Saturday, August 09, 2008

"The Huxleyan Warning" Neil Postman

“The Huxleyan Warning”, chapter 11 of Amusing Ourselves to Death, Neil Postman, 1985

There are two ways by which the spirit of a culture may be shrivelled. In the first – the Orwellian – culture becomes a prison. In the second – the Huxleyan – culture becomes a burlesque.

No one needs to be reminded that our world is now marred by many prison-cultures whose structure Orwell described accurately in his parables. If one were to read both 1984 and Animal Farm, and then for good measure, Arthur Koestler’s Darkness at Noon, one would have a fairly precise blueprint of the machinery of thought-control aas it currently operates in scores of countries and on millions of people. Of course, Orwell was not the first to teach us about the spiritual devastations of tyranny. What is irreplaceable about his work is his insistence that it makes little difference if our wardens are inspired by right-wing or left-wing ideologies. The gates of the prison are equally impenetrable, surveillance equally rigorous, icon-worship equally pervasive.

What Huxley teaches is that in the age of advanced technology, spiritual devastation is more likely to come from an enemy with a smiling face than from one whose countenance exudes suspicion and hate. In the Huxleyan prophecy, Big Brother does not watch us, by his choice. We watch him, by ours. There is no need for wardens or gates or Ministries of Truth. When a population becomes distracted by trivia, when cultural life is redefined as a perpetual round of entertainments, when serious public conversatioin becomes a form of baby-talk, when, in short, a people become an audience and their public business a vaudeville act, then a nation finds itself at risk; culture-death is a clear possibility.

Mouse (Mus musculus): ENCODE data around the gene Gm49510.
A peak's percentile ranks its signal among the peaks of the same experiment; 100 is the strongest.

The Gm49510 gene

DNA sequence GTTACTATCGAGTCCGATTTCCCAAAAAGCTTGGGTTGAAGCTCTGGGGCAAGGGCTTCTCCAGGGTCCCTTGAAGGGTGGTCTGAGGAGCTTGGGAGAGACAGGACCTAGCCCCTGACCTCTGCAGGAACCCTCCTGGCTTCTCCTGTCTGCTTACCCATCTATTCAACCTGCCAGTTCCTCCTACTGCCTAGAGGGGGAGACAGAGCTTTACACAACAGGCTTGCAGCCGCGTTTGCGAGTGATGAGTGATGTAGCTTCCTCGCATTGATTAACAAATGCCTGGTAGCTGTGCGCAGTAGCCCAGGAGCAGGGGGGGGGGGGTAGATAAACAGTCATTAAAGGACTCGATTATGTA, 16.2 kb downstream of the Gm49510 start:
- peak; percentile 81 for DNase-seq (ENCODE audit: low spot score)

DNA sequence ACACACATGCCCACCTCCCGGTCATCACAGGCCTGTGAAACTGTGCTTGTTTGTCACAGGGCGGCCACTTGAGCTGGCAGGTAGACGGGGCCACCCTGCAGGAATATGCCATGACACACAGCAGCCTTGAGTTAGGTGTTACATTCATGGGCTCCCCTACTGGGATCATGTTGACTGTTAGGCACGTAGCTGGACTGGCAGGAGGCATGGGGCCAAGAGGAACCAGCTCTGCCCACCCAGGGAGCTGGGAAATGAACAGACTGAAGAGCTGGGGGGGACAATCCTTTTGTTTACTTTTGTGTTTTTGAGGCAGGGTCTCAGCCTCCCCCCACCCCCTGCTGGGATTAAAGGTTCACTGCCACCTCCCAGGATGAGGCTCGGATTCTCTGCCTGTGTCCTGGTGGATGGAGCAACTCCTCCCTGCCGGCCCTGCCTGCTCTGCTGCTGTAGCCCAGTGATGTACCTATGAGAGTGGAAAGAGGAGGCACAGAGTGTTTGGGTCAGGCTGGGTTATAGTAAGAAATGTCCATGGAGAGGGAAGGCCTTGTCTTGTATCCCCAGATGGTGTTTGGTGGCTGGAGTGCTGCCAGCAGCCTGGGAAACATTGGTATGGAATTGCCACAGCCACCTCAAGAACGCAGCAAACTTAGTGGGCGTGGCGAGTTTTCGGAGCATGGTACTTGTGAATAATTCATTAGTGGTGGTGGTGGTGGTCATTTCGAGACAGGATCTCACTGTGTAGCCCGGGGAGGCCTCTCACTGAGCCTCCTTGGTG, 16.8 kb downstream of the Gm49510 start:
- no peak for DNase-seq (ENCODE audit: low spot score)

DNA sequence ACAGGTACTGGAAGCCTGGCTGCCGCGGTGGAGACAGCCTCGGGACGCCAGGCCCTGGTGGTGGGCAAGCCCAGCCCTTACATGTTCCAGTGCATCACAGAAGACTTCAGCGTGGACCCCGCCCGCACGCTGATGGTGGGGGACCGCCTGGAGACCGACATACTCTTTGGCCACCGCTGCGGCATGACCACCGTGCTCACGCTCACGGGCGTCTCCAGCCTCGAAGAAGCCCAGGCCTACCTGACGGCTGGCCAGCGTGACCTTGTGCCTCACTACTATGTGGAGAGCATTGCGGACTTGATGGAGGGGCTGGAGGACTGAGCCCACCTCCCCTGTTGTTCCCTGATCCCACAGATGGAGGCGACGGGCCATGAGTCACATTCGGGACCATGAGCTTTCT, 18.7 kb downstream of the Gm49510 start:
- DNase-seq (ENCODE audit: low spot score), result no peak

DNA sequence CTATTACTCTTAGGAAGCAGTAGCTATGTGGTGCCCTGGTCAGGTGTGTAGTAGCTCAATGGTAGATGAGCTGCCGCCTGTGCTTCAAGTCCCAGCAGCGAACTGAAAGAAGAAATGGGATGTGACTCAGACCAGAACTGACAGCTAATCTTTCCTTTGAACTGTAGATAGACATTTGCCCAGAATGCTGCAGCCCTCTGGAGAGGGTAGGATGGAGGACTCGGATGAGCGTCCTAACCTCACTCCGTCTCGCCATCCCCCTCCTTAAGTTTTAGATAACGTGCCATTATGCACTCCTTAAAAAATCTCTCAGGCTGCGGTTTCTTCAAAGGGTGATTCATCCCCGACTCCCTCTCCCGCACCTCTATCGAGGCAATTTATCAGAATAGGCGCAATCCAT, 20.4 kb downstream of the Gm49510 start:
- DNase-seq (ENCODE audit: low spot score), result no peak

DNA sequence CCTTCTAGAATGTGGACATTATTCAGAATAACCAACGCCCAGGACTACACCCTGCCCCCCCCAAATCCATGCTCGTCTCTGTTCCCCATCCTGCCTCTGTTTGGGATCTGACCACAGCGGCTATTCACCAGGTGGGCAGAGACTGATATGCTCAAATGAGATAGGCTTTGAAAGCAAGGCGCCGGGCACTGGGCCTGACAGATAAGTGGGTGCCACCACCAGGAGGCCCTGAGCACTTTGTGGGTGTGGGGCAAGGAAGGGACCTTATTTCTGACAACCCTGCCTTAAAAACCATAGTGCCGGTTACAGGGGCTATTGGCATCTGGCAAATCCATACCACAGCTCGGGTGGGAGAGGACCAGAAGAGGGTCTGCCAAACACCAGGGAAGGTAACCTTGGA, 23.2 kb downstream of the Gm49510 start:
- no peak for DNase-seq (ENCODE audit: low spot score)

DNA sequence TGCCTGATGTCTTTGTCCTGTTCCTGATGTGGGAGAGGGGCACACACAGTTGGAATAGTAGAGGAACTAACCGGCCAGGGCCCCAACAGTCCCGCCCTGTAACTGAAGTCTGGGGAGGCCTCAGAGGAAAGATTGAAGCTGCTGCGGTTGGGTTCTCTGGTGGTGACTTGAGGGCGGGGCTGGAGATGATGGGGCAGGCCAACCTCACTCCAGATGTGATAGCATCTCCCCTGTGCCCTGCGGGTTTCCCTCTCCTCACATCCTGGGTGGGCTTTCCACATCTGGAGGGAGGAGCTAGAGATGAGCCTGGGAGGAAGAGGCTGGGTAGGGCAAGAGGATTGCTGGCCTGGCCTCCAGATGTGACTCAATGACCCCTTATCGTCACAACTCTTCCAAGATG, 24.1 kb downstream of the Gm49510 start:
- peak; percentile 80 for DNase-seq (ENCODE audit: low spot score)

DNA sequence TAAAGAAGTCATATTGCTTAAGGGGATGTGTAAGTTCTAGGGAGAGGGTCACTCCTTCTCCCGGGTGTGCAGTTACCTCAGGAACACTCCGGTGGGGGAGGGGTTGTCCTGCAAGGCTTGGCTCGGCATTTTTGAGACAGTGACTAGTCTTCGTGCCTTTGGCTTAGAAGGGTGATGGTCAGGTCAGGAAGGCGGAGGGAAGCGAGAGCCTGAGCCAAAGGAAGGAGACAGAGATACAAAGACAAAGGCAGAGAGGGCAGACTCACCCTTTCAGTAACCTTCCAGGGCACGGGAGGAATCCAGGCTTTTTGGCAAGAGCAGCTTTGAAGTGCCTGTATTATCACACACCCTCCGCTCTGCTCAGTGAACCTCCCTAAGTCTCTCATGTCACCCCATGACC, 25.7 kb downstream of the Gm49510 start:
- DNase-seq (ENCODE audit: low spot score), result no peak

In America, Orwell’s prophecies are of small relevance, but Huxley’s are well under way toward being realized. For America is engaged in the world’s most ambitious experiment to accommodate itself to the technological distractions made possible by the electric plug. This is an experiment that began slowly and modestly in the mid-nineteenth century and has now, in the latter half of the twentieth, reached a perverse maturity in America’s consuming love-affair with television. As nowhere else in the world, Americans have moved far and fast in bringing to a close the age of the slow-moving printed word, and have granted to television sovereignty over all of their institutions. By ushering in the Age of Television, America has given the world the clearest available glimpse of the Huxleyan future.

Those who speak about this matter musf often raise their voices to a near-hysterical pitch, inviting the charge that they are everything from wimps fo public nuisances to Jeremiahs. But they do so because what they want others to see appears benign, when it is not invisible altogether. An Orwellian world is much easier to recognize, and to oppose, than a Huxleyan. Everything in our background has prepared us to know and resist a prison when the gates begin to close around us. We are not likely, for example, to be indifferent to the voices of the Sakharovs and the Timmermans and the Walesas. We take arms against such a sea of troubles, buttressed by the spirit of Milton, Bacon, Voltaire, Goethe and Jefferson. But what if there are no cries of anguish to be heard? Who is prepared to take arms against a sea of amusements? To whom do we complain, and when, and in what tone of voice, when serious discourse dissolves into giggles? What is the antidote to a culture’s being drained by laughter?